There are as many views on the mens rea of murder as there are cases. The last 40 years has witnessed a said inability of the courts to sort it out coherently and precisely.
Mens Rea, or “guilty mind,” marks a central distinguishing feature of criminal law. An injury caused without mens rea might be grounds for civil liability but typically not for criminal. Criminal liability requires not only causing a prohibited harm or evil -- the “actus reus” of an offense -- but also a particular state of mind with regard to causing that harm or evil. For a phrase so central to criminal law, “mens rea” suffers from a surprising degree of confusion in its meaning. One source of confusion arises from the two distinct ways in which the phrase is used, in a broad sense and in a narrow sense. In its broad sense, “mens rea” is synonymous with a person’s blameworthiness, or more precisely, those conditions that make a person’s violation sufficiently blameworthy to merit the condemnation of criminal conviction. In this broad sense, the phrase includes all criminal law doctrines of blameworthiness -- mental requirements of an offense as well as excuse defenses such as insanity, immaturity, and duress, to name a few. This was a frequent usage of “mens rea” at common law. It remains common among non-legal disciplines such as philosophy and psychology, perhaps because it captures in a single phrase criminal law’s focus on personal culpability. As noted by the authors of Smith & Hogan 12th Edition:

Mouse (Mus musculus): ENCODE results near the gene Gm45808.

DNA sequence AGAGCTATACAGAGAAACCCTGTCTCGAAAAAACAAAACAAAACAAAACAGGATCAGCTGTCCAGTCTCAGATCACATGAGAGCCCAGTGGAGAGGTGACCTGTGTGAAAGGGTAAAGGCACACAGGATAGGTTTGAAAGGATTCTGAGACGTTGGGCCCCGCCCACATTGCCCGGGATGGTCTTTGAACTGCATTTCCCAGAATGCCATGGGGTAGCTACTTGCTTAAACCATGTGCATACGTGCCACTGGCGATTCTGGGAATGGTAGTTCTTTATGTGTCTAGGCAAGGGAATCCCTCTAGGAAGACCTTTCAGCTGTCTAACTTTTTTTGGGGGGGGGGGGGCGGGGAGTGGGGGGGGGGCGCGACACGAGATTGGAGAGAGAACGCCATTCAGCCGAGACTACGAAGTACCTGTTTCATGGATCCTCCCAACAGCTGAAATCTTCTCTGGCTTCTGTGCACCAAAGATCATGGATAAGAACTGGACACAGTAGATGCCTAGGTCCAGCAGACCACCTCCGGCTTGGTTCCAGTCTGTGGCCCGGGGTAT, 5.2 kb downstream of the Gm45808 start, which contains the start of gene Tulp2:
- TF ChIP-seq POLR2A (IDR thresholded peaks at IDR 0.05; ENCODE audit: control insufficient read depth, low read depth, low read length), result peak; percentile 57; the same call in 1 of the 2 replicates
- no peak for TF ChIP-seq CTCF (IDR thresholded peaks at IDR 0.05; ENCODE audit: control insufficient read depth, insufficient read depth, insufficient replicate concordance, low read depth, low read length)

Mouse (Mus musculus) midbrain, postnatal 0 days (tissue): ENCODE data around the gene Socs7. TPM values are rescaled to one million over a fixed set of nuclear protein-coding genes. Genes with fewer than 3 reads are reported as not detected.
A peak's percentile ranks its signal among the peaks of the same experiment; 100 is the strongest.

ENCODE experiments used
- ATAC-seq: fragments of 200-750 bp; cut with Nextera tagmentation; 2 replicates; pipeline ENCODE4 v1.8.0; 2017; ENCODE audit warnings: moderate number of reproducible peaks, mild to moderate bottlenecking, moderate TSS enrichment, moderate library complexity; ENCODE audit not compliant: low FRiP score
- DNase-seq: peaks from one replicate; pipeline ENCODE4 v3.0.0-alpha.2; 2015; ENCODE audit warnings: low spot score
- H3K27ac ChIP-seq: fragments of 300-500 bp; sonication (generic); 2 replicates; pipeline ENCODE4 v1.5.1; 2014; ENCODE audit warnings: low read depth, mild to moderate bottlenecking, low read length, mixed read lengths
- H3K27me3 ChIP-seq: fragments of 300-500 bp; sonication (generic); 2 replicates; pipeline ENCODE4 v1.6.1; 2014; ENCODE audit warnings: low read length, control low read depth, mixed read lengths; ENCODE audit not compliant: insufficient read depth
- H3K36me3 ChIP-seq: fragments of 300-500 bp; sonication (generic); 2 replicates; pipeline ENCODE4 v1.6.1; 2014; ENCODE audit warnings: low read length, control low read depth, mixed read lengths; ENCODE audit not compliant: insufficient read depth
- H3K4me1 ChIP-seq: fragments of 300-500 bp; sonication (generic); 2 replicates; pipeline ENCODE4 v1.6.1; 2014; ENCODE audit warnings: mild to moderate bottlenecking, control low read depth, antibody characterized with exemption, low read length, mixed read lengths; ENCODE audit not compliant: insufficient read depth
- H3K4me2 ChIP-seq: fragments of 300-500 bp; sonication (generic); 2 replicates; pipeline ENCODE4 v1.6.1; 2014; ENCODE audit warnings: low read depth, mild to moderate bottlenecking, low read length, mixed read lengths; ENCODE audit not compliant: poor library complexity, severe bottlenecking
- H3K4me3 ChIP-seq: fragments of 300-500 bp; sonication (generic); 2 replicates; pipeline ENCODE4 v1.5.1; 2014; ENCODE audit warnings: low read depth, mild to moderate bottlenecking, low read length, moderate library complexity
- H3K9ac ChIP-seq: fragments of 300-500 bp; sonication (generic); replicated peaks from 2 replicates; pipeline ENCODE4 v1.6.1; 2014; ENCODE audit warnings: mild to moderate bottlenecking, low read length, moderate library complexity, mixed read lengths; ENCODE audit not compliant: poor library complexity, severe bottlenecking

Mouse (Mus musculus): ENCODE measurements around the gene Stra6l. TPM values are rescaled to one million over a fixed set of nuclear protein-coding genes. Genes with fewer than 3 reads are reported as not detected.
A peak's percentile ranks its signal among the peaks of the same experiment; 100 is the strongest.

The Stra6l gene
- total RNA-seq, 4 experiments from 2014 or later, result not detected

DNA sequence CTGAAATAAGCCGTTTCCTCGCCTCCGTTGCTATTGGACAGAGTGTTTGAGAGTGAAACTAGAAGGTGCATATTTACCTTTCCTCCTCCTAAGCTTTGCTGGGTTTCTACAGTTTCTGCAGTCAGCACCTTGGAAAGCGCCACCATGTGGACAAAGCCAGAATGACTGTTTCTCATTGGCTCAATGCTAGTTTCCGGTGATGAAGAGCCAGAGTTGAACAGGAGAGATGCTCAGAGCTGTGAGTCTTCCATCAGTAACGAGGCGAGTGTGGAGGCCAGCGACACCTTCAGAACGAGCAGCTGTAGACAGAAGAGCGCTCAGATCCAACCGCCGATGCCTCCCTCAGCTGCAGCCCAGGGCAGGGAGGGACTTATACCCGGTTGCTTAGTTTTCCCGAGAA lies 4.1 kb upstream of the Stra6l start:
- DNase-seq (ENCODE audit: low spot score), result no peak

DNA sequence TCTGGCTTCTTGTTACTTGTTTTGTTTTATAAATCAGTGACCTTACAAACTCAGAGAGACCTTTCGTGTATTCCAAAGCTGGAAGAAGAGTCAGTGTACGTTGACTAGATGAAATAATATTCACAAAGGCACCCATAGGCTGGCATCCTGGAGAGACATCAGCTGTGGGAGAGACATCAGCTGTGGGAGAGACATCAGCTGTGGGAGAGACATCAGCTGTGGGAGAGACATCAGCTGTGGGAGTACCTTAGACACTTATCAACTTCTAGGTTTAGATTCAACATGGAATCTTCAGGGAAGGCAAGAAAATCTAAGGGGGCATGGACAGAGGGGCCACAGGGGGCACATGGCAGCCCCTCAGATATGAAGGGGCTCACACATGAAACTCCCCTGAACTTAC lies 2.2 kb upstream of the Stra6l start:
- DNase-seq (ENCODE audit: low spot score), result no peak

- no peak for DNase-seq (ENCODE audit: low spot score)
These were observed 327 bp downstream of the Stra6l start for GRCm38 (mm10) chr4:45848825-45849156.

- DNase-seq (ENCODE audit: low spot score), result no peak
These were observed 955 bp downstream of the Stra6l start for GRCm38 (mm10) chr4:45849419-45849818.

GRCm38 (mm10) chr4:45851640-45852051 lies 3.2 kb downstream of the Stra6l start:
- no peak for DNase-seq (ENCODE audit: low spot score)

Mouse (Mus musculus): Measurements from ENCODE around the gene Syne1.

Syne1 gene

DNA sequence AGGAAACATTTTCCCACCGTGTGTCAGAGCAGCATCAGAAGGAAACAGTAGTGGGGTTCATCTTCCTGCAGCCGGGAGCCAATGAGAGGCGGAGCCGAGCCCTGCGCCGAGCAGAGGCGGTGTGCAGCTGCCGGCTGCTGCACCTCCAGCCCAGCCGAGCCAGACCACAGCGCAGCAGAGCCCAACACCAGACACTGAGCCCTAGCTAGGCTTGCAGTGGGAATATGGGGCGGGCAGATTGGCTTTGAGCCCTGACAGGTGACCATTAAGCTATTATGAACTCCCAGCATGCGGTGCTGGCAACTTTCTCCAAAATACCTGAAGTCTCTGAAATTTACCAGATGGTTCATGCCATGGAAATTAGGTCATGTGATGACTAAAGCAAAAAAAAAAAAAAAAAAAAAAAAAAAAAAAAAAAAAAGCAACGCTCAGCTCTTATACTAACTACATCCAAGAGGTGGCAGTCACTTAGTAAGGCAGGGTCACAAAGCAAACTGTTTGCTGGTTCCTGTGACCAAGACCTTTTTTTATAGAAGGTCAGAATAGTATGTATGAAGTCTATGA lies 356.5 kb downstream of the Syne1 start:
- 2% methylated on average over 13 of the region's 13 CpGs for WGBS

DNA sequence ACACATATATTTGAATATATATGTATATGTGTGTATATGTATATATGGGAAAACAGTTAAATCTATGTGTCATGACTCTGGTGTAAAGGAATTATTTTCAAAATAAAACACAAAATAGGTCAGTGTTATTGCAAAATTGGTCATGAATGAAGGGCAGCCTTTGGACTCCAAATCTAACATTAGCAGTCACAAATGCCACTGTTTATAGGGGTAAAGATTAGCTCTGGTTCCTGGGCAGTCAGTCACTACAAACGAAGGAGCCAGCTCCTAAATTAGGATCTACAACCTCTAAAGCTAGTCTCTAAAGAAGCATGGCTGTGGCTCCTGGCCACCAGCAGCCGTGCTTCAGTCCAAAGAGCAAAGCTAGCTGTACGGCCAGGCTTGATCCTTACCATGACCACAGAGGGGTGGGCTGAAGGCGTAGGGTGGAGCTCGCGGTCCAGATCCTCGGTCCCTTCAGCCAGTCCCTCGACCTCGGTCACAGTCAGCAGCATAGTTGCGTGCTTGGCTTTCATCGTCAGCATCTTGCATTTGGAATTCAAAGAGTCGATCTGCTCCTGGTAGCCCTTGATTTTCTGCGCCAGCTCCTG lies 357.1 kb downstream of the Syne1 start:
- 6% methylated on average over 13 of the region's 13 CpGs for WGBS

The literal meaning of ‘mens rea’- ‘a guilty mind’- is misleading unless it is kept in mind that we are concerned with legal not moral guilt. Mens rea is the mental element required by the definition of the particular crime- typically, intention to cause the actus reus of that crime, or recklessness whether it be caused. The modern meaning of mens rea, and the one common in legal usage today, is narrower: Mens rea describes the state of mind or inattention that, together with its...
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